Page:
Amazon, Antitrust, and Private Label Goods
In the debate over private-label goods, it’s important to keep in mind why consumers prefer them.
by Alec Stapp | Director of Technology Policy
Last week, the WSJ published an investigation with the headline: “Amazon Scooped Up Data From Its Own Sellers to Launch Competing Products.” As the article notes, in a Congressional hearing last year, an Amazon associate general counsel said, “We don’t use individual seller data directly to compete” with businesses on the company’s platform. The reporter for the WSJ claims to have seen evidence of Amazon managers violating this self-imposed rule in order to improve its private label goods business (i.e., Amazon-branded products).
There are two issues at play here. First, there is the question of whether Amazon violated Section 5 of the FTC Act by engaging in “unfair and deceptive practices” in order to entice third-party sellers onto its platform. Amazon is currently conducting an internal investigation into what occurred and a Congressional committee has already said it will be looking into the matter. These investigations are necessary and worthwhile for determining what exactly happened and who knew what when.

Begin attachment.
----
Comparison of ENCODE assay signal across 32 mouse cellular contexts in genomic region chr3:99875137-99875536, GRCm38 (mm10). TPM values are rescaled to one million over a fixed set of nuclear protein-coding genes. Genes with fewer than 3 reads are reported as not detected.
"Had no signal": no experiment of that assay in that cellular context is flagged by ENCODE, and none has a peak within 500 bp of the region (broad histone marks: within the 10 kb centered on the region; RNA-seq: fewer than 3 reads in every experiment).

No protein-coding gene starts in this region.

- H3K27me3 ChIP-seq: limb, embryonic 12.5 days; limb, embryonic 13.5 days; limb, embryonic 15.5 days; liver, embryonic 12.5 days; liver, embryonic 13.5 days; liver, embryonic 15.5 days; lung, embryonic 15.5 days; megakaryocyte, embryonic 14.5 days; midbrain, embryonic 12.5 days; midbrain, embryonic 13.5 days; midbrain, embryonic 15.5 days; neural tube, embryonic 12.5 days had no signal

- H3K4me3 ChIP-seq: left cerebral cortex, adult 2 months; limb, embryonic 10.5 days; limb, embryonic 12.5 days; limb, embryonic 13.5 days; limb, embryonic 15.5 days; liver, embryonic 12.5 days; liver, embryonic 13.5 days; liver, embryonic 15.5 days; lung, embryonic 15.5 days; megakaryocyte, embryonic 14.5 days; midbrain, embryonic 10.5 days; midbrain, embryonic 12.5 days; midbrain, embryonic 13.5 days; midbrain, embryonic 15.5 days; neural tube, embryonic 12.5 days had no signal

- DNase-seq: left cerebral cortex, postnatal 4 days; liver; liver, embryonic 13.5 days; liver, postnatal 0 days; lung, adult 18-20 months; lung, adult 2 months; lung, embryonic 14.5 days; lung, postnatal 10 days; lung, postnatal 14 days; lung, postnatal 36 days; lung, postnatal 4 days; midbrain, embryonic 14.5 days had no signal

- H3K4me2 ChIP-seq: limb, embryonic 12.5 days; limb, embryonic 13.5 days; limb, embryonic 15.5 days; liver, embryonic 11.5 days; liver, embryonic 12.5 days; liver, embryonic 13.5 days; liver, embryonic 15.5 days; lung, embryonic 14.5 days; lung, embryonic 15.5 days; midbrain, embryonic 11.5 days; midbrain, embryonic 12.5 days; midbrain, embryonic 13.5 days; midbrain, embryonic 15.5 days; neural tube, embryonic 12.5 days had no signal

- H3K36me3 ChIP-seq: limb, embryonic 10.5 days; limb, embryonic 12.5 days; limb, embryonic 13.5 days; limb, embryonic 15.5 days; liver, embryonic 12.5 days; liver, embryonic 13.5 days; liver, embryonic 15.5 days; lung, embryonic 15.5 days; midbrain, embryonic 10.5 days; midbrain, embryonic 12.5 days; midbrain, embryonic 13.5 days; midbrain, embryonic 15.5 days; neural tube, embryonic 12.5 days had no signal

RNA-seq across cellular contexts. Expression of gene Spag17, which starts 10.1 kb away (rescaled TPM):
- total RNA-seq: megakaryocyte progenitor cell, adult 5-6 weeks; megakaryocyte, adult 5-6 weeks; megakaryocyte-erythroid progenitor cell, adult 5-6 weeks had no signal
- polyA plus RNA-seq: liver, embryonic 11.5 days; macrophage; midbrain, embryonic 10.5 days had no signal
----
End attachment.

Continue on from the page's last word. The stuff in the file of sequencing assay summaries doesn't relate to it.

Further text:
The second issue is about antitrust law. Stacy Mitchell, the executive director of the Institute for Local Self-Reliance, said, “An exec testified in July that Amazon doesn’t use data from sellers to create its own rival products. Turns out it does. This is monopoly behavior, hence the coverup.” But as Doug Melamed, a professor at Stanford Law School, said in comments about the situation, “Using the data to improve product offerings is not, and ought not be, unlawful under US law. The issue is whether Amazon obtained the data by misappropriation or misrepresentation.” Professor Melamed is correct on the question of antitrust law. To understand why, it’s useful to discuss the history of the retail industry and how it works today.
1. All major retailers use data on what sells in stores to build their private label businesses
It is common practice for retailers, including grocery stores and department stores, to use data to develop their own store brands to directly compete with name brand products. As Benedict…